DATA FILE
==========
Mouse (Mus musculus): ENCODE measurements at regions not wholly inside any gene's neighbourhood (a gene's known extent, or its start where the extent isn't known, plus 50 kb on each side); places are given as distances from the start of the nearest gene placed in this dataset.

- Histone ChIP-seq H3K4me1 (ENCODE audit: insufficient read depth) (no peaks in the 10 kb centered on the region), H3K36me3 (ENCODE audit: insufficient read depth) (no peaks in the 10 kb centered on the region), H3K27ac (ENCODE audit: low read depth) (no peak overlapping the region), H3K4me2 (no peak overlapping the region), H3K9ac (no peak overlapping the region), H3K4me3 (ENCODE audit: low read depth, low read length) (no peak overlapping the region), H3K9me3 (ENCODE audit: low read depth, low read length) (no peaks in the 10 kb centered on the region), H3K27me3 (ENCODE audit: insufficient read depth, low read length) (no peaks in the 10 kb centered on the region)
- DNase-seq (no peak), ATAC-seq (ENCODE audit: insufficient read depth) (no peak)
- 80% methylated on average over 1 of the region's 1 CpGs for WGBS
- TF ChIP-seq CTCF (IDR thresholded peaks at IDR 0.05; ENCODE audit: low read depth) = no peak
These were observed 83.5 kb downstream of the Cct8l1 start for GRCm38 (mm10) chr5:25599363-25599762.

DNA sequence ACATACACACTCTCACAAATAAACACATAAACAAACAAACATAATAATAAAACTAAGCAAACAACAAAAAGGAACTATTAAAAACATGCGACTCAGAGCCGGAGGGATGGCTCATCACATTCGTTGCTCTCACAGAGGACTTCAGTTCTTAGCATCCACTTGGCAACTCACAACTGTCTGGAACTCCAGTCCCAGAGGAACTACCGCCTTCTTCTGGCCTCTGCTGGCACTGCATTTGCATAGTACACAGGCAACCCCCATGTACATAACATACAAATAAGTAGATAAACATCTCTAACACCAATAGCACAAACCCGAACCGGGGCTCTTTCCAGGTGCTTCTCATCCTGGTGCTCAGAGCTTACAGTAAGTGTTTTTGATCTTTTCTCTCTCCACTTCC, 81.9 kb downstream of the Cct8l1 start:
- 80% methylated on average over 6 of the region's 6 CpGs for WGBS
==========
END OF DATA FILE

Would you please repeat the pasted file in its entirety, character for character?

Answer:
Mouse (Mus musculus): ENCODE measurements at regions not wholly inside any gene's neighbourhood (a gene's known extent, or its start where the extent isn't known, plus 50 kb on each side); places are given as distances from the start of the nearest gene placed in this dataset.

- Histone ChIP-seq H3K4me1 (ENCODE audit: insufficient read depth) (no peaks in the 10 kb centered on the region), H3K36me3 (ENCODE audit: insufficient read depth) (no peaks in the 10 kb centered on the region), H3K27ac (ENCODE audit: low read depth) (no peak overlapping the region), H3K4me2 (no peak overlapping the region), H3K9ac (no peak overlapping the region), H3K4me3 (ENCODE audit: low read depth, low read length) (no peak overlapping the region), H3K9me3 (ENCODE audit: low read depth, low read length) (no peaks in the 10 kb centered on the region), H3K27me3 (ENCODE audit: insufficient read depth, low read length) (no peaks in the 10 kb centered on the region)
- DNase-seq (no peak), ATAC-seq (ENCODE audit: insufficient read depth) (no peak)
- 80% methylated on average over 1 of the region's 1 CpGs for WGBS
- TF ChIP-seq CTCF (IDR thresholded peaks at IDR 0.05; ENCODE audit: low read depth) = no peak
These were observed 83.5 kb downstream of the Cct8l1 start for GRCm38 (mm10) chr5:25599363-25599762.

DNA sequence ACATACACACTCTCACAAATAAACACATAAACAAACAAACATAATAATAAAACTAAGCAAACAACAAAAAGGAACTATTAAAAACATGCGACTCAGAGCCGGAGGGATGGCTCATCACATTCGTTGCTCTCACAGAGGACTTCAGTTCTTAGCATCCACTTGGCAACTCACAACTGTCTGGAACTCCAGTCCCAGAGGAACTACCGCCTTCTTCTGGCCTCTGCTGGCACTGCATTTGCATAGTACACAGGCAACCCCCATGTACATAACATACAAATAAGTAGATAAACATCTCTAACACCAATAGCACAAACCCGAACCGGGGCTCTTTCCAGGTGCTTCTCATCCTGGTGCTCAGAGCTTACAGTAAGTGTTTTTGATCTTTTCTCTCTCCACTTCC, 81.9 kb downstream of the Cct8l1 start:
- 80% methylated on average over 6 of the region's 6 CpGs for WGBS